Bill Murchison

The trouble with modern times, from the standpoint of the conservatives, is all the emphasis they place upon diversity and individual choice. A thing doesn't have to be "true" or to suit a classically meditated set of beliefs; it merely has to catch the eye and interest of a few. We wouldn't try to stifle individual viewpoints, would we? It wouldn't be tolerant, would it? Tolerant of what? Tolerant of whatever turns you on. Such as Wicca. If it feels good, sounds good, looks good -- well, do it, and bless you. Don't you feel that 1960s spirit coming on?

The spirit of diversity, of course, implies a spirit of No Truth, rather than one of Truth, because, look, if we're really open and accepting of everything, nothing binds, nothing restrains and anything goes. Witches, Jesus, Zeus, Moses, Baal -- whatever turns you on, man.

Yet pushback inevitably comes. If Truth really is True, instead of merely relative to various perceptions, a strong coterie of believers is going to declare as much and insist Truth be maintained, just as conservative Anglicans do in their warfare with liberal leaders who seem to see them as a bunch of troublesome yahoos.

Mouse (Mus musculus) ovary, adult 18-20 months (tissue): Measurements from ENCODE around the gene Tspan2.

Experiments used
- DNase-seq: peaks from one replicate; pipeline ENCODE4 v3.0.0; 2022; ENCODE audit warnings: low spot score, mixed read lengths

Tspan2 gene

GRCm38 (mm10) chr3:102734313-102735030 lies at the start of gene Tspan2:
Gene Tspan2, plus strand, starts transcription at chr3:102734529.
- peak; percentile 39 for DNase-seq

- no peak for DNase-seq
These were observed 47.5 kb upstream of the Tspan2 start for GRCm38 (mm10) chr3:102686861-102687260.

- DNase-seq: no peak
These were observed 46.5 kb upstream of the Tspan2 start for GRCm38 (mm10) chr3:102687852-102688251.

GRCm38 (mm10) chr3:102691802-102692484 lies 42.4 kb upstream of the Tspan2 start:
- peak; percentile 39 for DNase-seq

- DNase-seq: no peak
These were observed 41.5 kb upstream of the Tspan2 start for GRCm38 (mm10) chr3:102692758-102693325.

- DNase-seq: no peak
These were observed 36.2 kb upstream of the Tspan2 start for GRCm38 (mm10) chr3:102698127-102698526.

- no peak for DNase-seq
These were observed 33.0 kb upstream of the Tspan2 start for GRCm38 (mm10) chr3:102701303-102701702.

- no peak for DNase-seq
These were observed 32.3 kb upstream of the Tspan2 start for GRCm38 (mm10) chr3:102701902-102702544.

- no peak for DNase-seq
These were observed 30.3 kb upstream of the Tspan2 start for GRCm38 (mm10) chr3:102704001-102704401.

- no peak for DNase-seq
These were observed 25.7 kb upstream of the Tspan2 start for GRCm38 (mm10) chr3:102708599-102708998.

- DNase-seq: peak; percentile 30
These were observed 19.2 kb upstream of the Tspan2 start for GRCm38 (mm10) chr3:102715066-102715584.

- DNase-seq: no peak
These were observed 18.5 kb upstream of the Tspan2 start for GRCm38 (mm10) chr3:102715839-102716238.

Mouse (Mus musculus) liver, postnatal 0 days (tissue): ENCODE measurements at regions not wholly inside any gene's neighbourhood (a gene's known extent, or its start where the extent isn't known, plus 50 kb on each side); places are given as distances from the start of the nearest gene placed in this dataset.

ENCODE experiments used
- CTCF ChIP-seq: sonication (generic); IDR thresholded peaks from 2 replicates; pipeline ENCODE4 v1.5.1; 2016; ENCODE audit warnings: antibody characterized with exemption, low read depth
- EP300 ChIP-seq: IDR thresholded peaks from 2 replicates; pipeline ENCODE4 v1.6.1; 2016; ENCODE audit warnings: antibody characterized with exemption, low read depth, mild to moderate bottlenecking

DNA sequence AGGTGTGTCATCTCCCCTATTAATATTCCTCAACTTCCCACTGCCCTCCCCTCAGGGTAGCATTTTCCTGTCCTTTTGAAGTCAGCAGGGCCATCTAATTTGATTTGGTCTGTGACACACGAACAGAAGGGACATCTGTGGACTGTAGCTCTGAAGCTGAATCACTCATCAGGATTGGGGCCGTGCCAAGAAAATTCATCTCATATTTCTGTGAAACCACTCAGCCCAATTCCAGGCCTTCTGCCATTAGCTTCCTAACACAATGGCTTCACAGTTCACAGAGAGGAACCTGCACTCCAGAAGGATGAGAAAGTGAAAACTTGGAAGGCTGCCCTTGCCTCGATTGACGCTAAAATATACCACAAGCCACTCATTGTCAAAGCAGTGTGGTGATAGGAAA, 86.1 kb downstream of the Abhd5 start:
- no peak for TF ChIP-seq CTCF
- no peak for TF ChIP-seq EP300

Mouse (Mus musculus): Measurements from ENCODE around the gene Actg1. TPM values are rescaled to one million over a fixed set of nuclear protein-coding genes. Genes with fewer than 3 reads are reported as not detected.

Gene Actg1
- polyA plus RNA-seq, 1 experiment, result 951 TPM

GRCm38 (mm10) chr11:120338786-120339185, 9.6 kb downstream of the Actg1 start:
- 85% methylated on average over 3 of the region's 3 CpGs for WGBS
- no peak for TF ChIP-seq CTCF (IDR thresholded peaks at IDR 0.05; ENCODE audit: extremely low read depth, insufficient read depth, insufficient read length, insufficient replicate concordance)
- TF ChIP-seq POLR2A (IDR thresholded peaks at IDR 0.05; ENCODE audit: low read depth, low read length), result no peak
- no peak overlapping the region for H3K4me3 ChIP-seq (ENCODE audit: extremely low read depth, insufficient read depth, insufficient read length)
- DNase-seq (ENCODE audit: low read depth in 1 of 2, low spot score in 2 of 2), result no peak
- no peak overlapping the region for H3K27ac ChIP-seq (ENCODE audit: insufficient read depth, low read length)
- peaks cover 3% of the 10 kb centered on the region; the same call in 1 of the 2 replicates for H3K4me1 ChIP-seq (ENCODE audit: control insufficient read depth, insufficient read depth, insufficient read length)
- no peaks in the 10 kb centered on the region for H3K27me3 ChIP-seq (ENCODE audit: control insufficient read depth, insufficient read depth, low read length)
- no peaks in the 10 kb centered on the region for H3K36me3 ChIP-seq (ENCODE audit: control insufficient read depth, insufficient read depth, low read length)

Parishes and whole dioceses have formally separated from the Episcopal Church, whose bad-tempered response involves suing for property and trying to strip departing priests and bishops of their authority so much as to minister the sacraments. This, while Wiccans and Druids multiply and scoffers such as Dawkins thumb their noses at the idea of a transcendent God.

Pope Benedict XVI has some idea of the stakes in the battle. Secularism, not to mention Islam, has thrown down the gauntlet to Christianity. The pope sees the world as ripe for intensive and faithful presentation of the Christian message; he wants all the allies he can get. The alliance he offers to Anglicans of like conviction is more than mere pushback. It's comeback -- on specifically Christian, specifically countercultural terms.

Bill Murchison

Bill Murchison is the former senior columns writer for The Dallas Morning News and author of There's More to Life Than Politics.
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